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UNHCR relief work in Liberia gathers momentum despite security problems

UNHCR relief work in Liberia gathers momentum despite security problems

The UN refugee agency's emergency staff and relief supplies have arrived in the Liberian capital. But logistical problems and fear of looting and marauding militia have slowed efforts to mount a significant relief operation.
15 August 2003
Sierra Leonean refugees at the Monrovia port before a sea repatriation in July. The return voyage is set to resume in mid-August.

MONROVIA, Liberia, August 15 (UNHCR) - The UN refugee agency today resumed sea-lifting supplies to Liberia's capital, Monrovia, but the effort to mount a full-scale relief operation was marred by security problems and logistical difficulties.

On Friday, the UNHCR-chartered ship, MV Overbeck, docked at Monrovia harbour guarded by US marines. It brought food, blankets and mattresses for thousands of people, as well as fuel, water and other essential supplies to the war-ravaged city.

For the first time in many days, Monrovians trapped in the government-held part of the city were allowed on Friday to cross the only bridge leading to a zone formerly controlled by rebels of the LURD (Liberians United For Reconciliation and Democracy).

UNHCR emergency staff said they saw a steady stream of people pouring over the bridge in hope of finding cheaper food on the other side, after spending weeks cut off from the outside world, with little access to food and clean water. The field workers said pedestrian traffic on the bridge was so dense that vehicles that tried to reach the port area could only move at a snail's pace.

The agency's spokeswoman, Astrid van Genderen Stort, who arrived in Monrovia on Wednesday, said the mood on the streets was that of jubilation and relief after the departure of former President Charles Taylor. But she noted that continued fear of looters and marauding militia dampened the celebratory atmosphere and slowed efforts to mount a significant relief operation.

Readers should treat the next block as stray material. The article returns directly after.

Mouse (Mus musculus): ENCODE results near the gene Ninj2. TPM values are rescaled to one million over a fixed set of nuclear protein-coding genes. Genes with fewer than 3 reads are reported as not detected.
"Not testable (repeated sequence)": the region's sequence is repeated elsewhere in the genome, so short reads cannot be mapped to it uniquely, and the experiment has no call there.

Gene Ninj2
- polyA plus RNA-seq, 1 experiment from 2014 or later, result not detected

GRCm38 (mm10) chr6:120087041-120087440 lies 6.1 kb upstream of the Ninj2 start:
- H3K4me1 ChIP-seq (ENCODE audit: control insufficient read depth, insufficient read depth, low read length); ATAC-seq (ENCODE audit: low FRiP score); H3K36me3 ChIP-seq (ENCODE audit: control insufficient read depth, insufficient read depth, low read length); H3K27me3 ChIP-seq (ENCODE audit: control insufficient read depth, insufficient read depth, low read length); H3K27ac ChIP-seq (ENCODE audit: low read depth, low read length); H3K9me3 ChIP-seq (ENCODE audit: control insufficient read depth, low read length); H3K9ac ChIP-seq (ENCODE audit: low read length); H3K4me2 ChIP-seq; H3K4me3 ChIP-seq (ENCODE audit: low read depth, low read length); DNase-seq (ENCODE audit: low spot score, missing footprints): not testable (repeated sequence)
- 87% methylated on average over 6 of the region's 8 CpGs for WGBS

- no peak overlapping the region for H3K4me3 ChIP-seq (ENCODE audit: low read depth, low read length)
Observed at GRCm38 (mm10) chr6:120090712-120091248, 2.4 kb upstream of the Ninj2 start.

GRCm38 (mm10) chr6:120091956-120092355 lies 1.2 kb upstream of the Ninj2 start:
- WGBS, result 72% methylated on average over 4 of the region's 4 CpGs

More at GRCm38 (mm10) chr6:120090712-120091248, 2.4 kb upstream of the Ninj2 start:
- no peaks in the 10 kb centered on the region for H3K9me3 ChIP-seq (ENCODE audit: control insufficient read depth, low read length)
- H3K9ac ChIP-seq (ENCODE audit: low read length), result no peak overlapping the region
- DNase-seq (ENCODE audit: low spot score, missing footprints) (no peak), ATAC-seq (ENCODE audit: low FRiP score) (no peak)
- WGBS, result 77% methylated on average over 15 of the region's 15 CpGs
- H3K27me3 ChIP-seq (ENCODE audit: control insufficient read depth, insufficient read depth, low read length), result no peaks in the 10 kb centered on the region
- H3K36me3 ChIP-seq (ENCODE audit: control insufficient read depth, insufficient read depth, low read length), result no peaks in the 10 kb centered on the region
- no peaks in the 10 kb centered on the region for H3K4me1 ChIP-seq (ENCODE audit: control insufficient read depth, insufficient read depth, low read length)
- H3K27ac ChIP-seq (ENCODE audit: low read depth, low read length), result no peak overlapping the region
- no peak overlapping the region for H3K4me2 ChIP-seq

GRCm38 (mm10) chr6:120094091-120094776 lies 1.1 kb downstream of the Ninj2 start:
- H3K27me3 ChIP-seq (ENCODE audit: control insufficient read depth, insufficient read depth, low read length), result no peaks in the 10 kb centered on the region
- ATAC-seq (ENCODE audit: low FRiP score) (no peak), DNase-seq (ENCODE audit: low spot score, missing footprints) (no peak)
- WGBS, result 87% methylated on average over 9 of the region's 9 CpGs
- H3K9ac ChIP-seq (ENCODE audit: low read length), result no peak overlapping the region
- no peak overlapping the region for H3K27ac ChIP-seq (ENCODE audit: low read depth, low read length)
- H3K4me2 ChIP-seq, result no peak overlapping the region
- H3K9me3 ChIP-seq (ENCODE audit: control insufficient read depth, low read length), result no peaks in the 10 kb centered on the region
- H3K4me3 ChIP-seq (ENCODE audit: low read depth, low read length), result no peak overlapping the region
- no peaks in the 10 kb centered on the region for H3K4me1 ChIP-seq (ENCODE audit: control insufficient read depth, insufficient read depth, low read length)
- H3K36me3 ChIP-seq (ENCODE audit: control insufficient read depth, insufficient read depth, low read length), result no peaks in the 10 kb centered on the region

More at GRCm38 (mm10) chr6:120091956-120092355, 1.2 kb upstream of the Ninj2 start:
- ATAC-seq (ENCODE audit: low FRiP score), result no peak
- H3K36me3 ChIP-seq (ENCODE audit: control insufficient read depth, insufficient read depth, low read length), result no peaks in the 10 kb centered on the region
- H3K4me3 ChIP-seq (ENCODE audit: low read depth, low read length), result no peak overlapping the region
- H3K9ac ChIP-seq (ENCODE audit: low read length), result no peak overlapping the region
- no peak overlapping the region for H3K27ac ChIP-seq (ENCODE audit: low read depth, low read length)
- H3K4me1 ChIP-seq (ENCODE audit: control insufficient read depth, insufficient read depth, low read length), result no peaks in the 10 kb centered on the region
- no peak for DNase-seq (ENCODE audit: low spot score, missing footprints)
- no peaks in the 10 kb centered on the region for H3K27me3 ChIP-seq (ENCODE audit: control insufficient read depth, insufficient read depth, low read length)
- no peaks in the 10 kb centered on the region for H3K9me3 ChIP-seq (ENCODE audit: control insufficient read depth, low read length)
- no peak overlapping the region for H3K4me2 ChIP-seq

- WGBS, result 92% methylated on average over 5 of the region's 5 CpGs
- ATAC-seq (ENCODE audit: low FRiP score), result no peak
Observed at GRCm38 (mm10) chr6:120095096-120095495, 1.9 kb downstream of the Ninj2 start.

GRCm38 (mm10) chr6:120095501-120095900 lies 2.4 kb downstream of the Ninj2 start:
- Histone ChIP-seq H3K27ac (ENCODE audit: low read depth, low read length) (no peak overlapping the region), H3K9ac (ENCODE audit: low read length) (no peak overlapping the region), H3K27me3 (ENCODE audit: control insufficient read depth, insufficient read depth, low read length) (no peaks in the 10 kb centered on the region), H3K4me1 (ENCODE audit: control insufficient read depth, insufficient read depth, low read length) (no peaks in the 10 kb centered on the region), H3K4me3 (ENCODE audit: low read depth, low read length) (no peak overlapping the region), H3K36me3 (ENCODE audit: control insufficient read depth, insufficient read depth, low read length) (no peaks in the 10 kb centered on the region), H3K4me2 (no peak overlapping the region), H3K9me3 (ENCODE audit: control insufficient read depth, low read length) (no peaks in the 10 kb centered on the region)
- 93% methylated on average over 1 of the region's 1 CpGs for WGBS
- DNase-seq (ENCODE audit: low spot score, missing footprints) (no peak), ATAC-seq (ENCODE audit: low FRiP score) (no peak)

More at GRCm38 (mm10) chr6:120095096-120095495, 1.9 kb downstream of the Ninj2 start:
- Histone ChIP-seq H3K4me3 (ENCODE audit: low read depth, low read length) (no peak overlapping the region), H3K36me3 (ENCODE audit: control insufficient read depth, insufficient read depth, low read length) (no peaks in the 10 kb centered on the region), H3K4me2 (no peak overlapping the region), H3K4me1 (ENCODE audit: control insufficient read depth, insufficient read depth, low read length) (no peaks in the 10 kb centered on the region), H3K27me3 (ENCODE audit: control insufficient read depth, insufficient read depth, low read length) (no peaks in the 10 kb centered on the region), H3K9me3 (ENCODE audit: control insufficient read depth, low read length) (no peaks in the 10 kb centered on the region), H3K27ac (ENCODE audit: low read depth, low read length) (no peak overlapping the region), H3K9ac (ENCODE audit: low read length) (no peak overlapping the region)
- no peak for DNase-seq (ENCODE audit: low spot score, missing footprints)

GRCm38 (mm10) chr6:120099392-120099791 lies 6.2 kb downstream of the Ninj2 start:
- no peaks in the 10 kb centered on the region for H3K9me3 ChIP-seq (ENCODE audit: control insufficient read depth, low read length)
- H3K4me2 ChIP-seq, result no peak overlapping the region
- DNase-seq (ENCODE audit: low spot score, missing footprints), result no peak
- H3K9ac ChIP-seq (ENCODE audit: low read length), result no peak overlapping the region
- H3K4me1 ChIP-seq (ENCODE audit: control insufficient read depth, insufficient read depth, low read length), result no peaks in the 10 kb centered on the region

UNHCR's fleet of 29 trucks has been reduced to three, with the rest of the vehicles being either destroyed or thoroughly looted. Even the vehicles that had not been stolen were completely ripped apart, with only the chassis remaining. The lack of transport and safe warehousing has slowed down the process of offloading and moving relief supplies from the port.

Nightly insecurity made it difficult for aid agency workers to move safely around Monrovia after dark, said van Genderen Stort. But she added that with seven experienced international emergency staff already on the ground and two more expected later on Friday, UNHCR is slowly building up its relief effort.

More supplies are scheduled to be airlifted from a warehouse in Copenhagen in the next few days. Aid is also being transferred from UNHCR's Iraq emergency to Liberia. UNHCR said it is hoping to eventually be able to bring enough supplies for up to 300,000 people - a mix of refugees from neighbouring countries and Liberians uprooted or otherwise affected by the conflict.

The MV Overbeck that docked at Monrovia Friday is scheduled to depart again over the weekend, taking back to Sierra Leone more than 250 refugees who had been stuck in Monrovia during the fighting. It is then expected to shuttle between Monrovia and Freetown.